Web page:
Airlines cancel flights due to omicron, staffing, weather

Morning In America

(NewsNation Now) — Confusion over U.S. flight cancelations continued Monday as a storm system in the Pacific Northwest further complicated a situation made difficult by the omicron variant, changing schedules and drawing down staffing levels at some carriers during the busy holiday travel season.

As of Monday night, 3,105 flights had been canceled and 14,239 delayed.

Alaska Airlines reported 165 cancellations Monday, the highest number of cancellations reported for a U.S.-based airline so far. Delta reported 118 cancellations, JetBlue has canceled 70 flights, United reported 99 flight cancellations and American Airlines reported 88 flight cancellations or 3% of its scheduled flights for the day so far, according to a running tally on the flight-tracking website FlightAware.com.

More than 1,500 flights into, out of, or within the U.S. were canceled Sunday, including more than 100 on major carriers.

On the day after Christmas, 817 flights were canceled within, into, or out of the United States by 12 p.m. CST, according to FlightAware.com.

TSA officers screened 1,533,398 people at airport security checkpoints nationwide Christmas day.

On Christmas Day, 955 flights were canceled, according to FlightAware.com. Delta, United and Jet Blue had canceled more than 10% of their Saturday scheduled flights.

In a statement shared with Nexstar, Delta said, “Delta teams have exhausted all options and resources, including rerouting and substitutions of aircraft and crews to cover scheduled flying. … We apologize to our customers for the delay in their holiday travel plans. Delta people are working hard to get them to where they need to be as quickly and as safely as possible on the next available flight.”

“The nationwide spike in Omicron cases this week has had a direct impact on our flight crews and the people who run our operation. As a result, we’ve unfortunately had to cancel some flights and are notifying impacted customers in advance of them coming to the airport,” United said Thursday.

American spokesperson Derek Walls said the cancellations stemmed from “COVID-related sick calls,” and the airline contacted customers Friday. 

Not all airlines said COVID-19 was disrupting their travel schedules. Southwest Airlines reported that “things are running smoothly.”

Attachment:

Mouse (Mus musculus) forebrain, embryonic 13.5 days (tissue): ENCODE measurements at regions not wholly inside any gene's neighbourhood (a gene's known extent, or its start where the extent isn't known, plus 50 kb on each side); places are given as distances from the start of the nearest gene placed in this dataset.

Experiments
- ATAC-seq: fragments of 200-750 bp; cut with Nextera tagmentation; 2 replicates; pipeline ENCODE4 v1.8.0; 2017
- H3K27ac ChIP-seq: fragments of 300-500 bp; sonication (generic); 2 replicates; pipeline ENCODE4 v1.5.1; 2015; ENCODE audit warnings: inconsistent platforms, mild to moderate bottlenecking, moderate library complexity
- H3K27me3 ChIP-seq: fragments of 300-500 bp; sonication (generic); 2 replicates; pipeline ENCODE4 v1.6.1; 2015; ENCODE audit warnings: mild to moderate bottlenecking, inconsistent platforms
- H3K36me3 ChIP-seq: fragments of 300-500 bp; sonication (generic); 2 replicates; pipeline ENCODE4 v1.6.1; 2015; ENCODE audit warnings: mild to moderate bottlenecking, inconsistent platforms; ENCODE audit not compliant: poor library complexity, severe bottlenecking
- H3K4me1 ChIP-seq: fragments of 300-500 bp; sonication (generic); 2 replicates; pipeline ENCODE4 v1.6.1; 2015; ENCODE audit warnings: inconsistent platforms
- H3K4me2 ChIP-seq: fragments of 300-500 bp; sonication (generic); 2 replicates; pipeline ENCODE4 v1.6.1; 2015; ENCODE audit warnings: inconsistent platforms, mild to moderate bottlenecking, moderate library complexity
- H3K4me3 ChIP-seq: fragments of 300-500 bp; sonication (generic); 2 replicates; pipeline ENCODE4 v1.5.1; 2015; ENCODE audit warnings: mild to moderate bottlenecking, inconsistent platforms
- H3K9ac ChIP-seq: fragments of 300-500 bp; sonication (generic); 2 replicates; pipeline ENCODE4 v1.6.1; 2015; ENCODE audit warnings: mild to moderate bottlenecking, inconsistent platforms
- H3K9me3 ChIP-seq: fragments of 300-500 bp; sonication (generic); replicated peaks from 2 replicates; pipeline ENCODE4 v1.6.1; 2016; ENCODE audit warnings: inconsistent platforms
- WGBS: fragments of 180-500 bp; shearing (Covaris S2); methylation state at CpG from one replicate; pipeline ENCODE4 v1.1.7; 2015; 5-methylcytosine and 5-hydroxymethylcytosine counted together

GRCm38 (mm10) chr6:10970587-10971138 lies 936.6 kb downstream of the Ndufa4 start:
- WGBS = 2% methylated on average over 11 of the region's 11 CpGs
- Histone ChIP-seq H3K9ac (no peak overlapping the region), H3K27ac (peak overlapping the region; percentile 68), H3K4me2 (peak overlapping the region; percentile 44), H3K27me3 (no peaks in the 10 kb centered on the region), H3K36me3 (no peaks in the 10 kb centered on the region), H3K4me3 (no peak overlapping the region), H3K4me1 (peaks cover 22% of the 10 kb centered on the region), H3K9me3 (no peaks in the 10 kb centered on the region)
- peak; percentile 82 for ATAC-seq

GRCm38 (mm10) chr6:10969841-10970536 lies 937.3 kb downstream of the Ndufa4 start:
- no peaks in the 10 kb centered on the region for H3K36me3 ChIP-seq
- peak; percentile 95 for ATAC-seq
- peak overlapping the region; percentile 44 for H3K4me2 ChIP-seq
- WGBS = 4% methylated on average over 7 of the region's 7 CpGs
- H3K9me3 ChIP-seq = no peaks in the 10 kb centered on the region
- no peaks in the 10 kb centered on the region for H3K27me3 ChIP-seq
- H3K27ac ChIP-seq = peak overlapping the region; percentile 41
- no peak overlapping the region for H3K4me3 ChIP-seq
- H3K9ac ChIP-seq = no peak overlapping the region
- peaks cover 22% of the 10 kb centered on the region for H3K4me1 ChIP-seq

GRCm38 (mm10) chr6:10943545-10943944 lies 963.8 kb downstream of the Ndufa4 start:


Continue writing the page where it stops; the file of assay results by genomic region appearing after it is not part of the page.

European and Australian airlines have also canceled holiday-season flights due to staffing problems tied to COVID-19. In addition, to ease staffing shortages, countries including Spain and the U.K. have reduced the length of COVID-19 quarantines by letting people return to work sooner after testing positive or being exposed to the virus.

Further exacerbating the situation are the long waits on hold for travelers calling airlines for updated information. Some airlines have suggested that monitoring and messaging through Facebook, Twitter and Instagram may be more effective and efficient than using the phone, as teams independent of phone banks are dedicated to keeping up with social media traffic.

Flight delays and cancellations tied to staffing shortages have been a regular problem for the U.S. airline industry this year. Airlines encouraged workers to quit in 2020, when air travel collapsed, and were caught short-staffed this year as travel recovered.

COVID-19 infections have surged in the United States in recent days due to the highly transmissible omicron variant, which was first detected in November and is now the dominant strain.

Travel problems this holiday season go beyond the airlines, with cruise lines also hit. The Centers for Disease Control and Prevention is investigating nearly 70 cruise ships with COVID-19 cases on board. A total of 55 fully vaccinated passengers and crew members on Royal Caribbean’s Odyssey of the Seas tested positive for COVID-19 and several ships have been turned away from ports because of onboard outbreaks.

The Biden administration will lift travel restrictions next week on eight southern African countries imposed last month over concerns about the omicron variant, the White House said Friday.

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